While we are talking about Brad’s advice, check out his Irish Echoes article.

How competitive are these roles? Do they require internships?

These are very competitive positions. Investment banking and consulting are the two specializations traditionally thought of as the most competitive MBA career paths. Top-tier firms in both disciplines typically do direct recruitment at the top 5 to 10 business schools. Even though Notre Dame is a fantastic program, expect to do a lot of extra work if you plan on competing with Harvard and Stanford consulting MBAs. Make no mistake, ND grads do compete with grads from those other schools. The only disadvantage we have is the lack of onsite recruitment.

Consulting opportunities require strong networking and interviewing skills. Your resume must be tailored to the consulting industry. Your problem-solving skills will be tested thoroughly during the interview process. With rare exception, candidates do poorly during the case interview without preparation, even if that candidate is expert in the topic under investigation. What works for investment banking, finance, marketing, etc., typically does not work for the consulting track.

Speaking of interviews and competition, Zach Kozak (current president of the ND Consulting Club) shared with me this tidbit; consulting internships are more competitive than full-time positions. This situation is both good and bad. Good: Internships are not required for a consulting role post-MBA. Bad: Internships are not a sure-thing and require heavy preparation during the first semester of our program. Bottom line, many of the best and brightest have relied on their raw intellectual horsepower to overcome the case interview and obtain an internship, only to fall flat on their faces because others have simply outworked their intellectual advantage. Do not be one of the many who under-prepare.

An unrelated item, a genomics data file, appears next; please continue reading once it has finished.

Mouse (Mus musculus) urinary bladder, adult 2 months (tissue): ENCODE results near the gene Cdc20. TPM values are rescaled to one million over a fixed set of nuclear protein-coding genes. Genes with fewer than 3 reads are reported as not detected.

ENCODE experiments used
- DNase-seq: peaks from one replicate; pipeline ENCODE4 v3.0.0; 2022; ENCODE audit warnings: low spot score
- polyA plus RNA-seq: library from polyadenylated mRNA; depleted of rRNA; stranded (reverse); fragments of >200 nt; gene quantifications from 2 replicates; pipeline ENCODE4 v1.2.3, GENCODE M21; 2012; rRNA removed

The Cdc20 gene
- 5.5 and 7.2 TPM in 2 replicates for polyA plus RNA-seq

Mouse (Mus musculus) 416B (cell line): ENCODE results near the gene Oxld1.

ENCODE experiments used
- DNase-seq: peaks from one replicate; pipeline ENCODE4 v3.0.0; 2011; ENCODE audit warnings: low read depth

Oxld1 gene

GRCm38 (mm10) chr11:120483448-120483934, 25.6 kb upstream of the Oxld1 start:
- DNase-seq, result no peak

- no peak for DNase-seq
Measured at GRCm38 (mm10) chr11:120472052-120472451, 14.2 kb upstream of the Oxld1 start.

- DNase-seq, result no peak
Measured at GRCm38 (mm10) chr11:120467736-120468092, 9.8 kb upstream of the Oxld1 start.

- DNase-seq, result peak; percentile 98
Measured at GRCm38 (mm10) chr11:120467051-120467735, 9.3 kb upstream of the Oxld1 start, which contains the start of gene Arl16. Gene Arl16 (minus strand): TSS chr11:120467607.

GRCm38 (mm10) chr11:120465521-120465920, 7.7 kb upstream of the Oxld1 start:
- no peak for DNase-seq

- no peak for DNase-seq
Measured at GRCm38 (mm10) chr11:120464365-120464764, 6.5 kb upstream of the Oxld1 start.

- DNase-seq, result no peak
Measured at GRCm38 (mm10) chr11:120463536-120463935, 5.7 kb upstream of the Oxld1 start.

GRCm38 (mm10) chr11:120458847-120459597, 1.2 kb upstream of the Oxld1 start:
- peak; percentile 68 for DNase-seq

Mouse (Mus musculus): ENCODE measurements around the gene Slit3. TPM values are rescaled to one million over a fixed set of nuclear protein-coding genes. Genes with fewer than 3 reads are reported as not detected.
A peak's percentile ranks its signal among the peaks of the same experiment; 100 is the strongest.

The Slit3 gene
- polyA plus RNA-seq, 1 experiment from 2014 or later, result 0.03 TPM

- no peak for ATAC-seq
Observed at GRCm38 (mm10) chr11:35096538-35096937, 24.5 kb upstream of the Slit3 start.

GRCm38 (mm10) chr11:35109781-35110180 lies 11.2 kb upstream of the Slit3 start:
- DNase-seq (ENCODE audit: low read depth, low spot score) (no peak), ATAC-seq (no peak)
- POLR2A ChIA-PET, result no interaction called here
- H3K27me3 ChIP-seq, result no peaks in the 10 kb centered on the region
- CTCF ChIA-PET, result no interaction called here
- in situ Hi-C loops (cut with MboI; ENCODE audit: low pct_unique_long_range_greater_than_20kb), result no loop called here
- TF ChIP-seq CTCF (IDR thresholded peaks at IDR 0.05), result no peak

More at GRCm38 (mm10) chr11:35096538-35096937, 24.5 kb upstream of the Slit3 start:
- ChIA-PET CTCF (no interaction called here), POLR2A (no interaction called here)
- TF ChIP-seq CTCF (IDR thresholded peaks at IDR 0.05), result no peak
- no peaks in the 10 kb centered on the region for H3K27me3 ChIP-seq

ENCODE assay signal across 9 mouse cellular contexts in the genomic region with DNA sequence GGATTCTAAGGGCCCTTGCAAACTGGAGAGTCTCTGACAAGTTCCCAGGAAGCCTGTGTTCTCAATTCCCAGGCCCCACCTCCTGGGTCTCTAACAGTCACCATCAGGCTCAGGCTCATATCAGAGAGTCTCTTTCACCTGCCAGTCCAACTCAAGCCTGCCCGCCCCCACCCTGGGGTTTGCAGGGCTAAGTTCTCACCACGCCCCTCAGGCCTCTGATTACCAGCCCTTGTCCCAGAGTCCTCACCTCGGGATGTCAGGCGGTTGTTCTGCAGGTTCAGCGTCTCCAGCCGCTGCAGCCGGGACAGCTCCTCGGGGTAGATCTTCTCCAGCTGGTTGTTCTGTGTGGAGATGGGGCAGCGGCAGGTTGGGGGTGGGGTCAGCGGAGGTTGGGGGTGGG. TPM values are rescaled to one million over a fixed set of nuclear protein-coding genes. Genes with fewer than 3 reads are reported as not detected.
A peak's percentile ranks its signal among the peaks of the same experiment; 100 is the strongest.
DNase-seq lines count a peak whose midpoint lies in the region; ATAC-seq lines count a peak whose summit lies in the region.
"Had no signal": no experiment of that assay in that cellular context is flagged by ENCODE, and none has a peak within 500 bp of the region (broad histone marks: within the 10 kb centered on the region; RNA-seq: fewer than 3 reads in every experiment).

Why do consulting interviews require so much preparation? I am glad you asked…

What are case interviews?

Simply put, the case is a business scenario you are expected to solve using logic and data. The interviews are designed to test two major attributes: business judgment and client friendliness. Most post-MBA consulting roles require client-facing engagements immediately. As a result, firms rigorously test you by giving multiple case problems, asking you to investigate and solve the problem, then present findings/conclusions as if you were giving them to a client. Most firms require 2-3 interviews, and I have heard of firms requiring up to 9 cases from applicants. All of this is to say; case interviews are taken seriously by consulting firms.

The elements of a case interview (regardless of format) are simple enough:

  • Case question, problem statement/hypothesis
  • Revealing the data, solving the case
  • Communication of investigation/solution process in a client friendly manner
  • Communication of logical, data-driven conclusions

Bain & Co. did a nice video where they compare three applicants in a case format. Here is another example of an interview. I like the second example because the candidates communicate some lapses in confidence, asking for validation, which is very common in early case interview practices. Case-prep experts will advocate for confident statements with declarative answers, but in practice the need for validation is common, especially early in your exposure to cases.